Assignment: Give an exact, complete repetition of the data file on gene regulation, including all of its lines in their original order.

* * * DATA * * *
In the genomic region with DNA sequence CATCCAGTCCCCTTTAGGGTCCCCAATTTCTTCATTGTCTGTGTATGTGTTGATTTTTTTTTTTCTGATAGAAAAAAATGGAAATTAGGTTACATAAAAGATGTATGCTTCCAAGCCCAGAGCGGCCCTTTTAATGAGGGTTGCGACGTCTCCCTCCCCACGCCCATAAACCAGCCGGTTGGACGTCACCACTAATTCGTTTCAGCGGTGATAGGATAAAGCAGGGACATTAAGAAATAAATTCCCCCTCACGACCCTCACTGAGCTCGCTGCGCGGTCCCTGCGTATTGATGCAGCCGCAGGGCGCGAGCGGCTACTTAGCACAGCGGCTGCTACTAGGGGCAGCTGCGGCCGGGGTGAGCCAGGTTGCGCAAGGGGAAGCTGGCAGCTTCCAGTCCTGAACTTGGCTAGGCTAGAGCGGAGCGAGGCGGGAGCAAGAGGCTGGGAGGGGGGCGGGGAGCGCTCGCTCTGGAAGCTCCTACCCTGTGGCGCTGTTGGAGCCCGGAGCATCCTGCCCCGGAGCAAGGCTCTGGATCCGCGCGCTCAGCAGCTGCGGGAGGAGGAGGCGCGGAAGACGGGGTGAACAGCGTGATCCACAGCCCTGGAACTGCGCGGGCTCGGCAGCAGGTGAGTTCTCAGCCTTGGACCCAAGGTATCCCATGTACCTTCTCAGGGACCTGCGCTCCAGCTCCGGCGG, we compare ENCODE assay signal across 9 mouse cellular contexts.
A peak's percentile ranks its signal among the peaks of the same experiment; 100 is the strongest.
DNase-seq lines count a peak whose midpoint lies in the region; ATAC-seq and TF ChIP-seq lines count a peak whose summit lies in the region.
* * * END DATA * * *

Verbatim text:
In the genomic region with DNA sequence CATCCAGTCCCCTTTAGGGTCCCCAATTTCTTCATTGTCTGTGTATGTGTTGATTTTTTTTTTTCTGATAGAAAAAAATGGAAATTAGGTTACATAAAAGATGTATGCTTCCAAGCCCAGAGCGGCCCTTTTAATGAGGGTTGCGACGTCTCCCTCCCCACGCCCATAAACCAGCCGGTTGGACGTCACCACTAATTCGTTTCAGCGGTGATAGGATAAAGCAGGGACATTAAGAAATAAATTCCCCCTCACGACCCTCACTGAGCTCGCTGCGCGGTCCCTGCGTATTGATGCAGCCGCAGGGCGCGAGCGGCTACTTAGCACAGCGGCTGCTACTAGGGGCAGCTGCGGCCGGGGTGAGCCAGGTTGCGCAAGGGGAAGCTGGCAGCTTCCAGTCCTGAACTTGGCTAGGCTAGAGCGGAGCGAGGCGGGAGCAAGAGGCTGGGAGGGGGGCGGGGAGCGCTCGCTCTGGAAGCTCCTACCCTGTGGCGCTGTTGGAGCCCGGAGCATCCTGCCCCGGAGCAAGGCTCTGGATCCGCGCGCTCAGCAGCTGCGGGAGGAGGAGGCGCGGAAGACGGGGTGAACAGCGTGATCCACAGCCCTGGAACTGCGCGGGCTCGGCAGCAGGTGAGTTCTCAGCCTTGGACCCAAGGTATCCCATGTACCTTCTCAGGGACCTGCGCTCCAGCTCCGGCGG, we compare ENCODE assay signal across 9 mouse cellular contexts.
A peak's percentile ranks its signal among the peaks of the same experiment; 100 is the strongest.
DNase-seq lines count a peak whose midpoint lies in the region; ATAC-seq and TF ChIP-seq lines count a peak whose summit lies in the region.